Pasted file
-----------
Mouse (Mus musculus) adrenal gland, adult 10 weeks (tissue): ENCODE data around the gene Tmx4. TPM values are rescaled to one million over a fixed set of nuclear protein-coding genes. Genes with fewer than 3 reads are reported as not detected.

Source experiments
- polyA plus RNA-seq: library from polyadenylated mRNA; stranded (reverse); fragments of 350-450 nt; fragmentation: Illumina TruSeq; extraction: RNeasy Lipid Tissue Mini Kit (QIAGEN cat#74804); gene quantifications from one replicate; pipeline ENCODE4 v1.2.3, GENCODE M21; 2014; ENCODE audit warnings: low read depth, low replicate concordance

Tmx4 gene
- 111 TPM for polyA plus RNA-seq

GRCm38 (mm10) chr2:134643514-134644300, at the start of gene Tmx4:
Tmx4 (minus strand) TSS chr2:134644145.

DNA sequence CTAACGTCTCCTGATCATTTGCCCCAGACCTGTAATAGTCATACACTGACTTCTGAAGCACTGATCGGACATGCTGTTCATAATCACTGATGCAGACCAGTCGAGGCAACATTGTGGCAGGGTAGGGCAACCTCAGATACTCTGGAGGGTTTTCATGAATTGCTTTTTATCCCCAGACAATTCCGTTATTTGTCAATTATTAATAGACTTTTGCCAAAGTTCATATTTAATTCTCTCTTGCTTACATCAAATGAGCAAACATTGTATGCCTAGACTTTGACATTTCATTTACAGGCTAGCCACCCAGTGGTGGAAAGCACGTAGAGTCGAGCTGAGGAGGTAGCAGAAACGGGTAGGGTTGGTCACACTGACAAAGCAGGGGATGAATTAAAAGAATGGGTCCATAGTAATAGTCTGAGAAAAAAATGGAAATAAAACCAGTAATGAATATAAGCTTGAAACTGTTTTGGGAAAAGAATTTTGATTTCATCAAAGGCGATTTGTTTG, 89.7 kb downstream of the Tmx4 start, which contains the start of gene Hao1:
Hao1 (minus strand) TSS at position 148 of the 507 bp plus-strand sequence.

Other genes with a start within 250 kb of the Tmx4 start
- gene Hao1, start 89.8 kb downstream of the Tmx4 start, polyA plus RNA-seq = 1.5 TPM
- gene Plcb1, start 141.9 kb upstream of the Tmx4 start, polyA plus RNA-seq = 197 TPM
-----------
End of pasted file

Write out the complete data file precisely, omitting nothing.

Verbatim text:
Mouse (Mus musculus) adrenal gland, adult 10 weeks (tissue): ENCODE data around the gene Tmx4. TPM values are rescaled to one million over a fixed set of nuclear protein-coding genes. Genes with fewer than 3 reads are reported as not detected.

Source experiments
- polyA plus RNA-seq: library from polyadenylated mRNA; stranded (reverse); fragments of 350-450 nt; fragmentation: Illumina TruSeq; extraction: RNeasy Lipid Tissue Mini Kit (QIAGEN cat#74804); gene quantifications from one replicate; pipeline ENCODE4 v1.2.3, GENCODE M21; 2014; ENCODE audit warnings: low read depth, low replicate concordance

Tmx4 gene
- 111 TPM for polyA plus RNA-seq

GRCm38 (mm10) chr2:134643514-134644300, at the start of gene Tmx4:
Tmx4 (minus strand) TSS chr2:134644145.

DNA sequence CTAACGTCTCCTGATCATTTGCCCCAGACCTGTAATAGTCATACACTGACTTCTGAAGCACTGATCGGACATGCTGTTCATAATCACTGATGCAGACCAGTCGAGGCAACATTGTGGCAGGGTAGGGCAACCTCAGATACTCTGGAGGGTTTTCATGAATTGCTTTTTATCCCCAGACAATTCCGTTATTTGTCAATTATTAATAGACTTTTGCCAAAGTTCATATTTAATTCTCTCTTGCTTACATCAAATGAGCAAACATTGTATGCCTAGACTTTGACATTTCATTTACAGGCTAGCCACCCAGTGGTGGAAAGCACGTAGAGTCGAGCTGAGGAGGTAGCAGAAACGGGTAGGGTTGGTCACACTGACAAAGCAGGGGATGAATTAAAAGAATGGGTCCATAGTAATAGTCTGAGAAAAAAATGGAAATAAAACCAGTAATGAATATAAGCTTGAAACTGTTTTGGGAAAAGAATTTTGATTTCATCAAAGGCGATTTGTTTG, 89.7 kb downstream of the Tmx4 start, which contains the start of gene Hao1:
Hao1 (minus strand) TSS at position 148 of the 507 bp plus-strand sequence.

Other genes with a start within 250 kb of the Tmx4 start
- gene Hao1, start 89.8 kb downstream of the Tmx4 start, polyA plus RNA-seq = 1.5 TPM
- gene Plcb1, start 141.9 kb upstream of the Tmx4 start, polyA plus RNA-seq = 197 TPM